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Cycling, walking ‘gaining traction’ in Greater Victoria, says CRD board head

New survey results released
More people are cycling in Greater Victoria, according to the CRD. (THE NEWS/files)

Whenever a new protected bike lane opens or is proposed in Greater Victoria, some respond by saying the other ones aren’t “being used.”

A new survey by the Capital Regional District (CRD) says otherwise, with a rise in cycling, as well as an increase in other modes of active transportation like walking or transit.

The CRD announced Wednesday (Sept. 13) the 2022 Origin Destination Household Travel Survey results.

According to the results, there’s been a rise in active transportation with 29 per cent of trips made by walking, cycling and transit use, up from the 2017 mode share of 26.6 per cent. The regional target is 45 per cent by 2038.

Survey data shows a 10-per-cent decrease in total personal trips, even amidst a nine-per-cent growth in population. This decline sees a shift from 1,104,300 trips in 2017 to 995,900 trips in 2022.

The CRD says the reduction in trips can be attributed to “changing behaviours” within the densely populated core, with distinct patterns emerging in the surrounding regions.

“The data provides helpful insights into our community mobility. Walking and biking within our neighbourhoods are gaining traction and, notably, there’s a significant reduction in driving in the densely populated core,” said Colin Plant, CRD board chair. “It is also interesting to see that e-bikes make up 11 per cent of all adult bikes but account for 30 per cent of all bike trips.”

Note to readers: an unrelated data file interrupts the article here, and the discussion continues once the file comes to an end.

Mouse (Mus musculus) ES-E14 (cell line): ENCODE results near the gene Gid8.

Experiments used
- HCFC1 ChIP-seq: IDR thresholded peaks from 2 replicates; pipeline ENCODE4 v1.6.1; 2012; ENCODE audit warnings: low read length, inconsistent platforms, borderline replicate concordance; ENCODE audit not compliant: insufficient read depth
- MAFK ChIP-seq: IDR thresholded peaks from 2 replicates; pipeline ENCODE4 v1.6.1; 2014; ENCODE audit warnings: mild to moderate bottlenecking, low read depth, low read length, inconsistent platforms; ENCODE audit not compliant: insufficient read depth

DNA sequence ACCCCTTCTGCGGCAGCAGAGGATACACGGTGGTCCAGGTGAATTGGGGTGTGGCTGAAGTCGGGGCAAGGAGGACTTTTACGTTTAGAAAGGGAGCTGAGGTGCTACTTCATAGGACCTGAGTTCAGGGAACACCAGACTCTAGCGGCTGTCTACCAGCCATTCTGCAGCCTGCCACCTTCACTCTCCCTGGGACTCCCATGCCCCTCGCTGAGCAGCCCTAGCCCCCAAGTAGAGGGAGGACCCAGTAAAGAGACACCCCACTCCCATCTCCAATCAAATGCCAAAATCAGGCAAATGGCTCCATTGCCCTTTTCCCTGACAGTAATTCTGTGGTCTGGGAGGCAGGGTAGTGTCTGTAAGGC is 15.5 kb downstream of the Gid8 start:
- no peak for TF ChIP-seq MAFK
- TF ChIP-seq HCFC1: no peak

The 2022 survey gathered new data about e-bikes, e-micromobility and the availability of EV charging. Additional questions were asked about work location patterns, with the findings revealing significant changes in commuting and work-from-home behaviour. Also, questions asked on dwelling tenure and income may facilitate future equity analysis. This new information is to support additional research including potential climate action and affordability analysis, said the CRD.

“This information can help us collaborate with local governments, agencies, and the province to develop effective transportation strategies that support the needs of our diverse communities. By assessing the data, we can track our progress toward regional transportation goals and gain a deeper understanding of the dynamics shaping travel behaviours,” said Plant.

READ MORE: Victoria ditching ‘slip lane’ blamed for congestion, but still called ‘great fix’

Chris Campbell

About the Author: Chris Campbell

I joined the Victoria News hub as an editor in 2023, bringing with me over 30 years of experience from community newspapers in Metro Vancouver and the Fraser Valley
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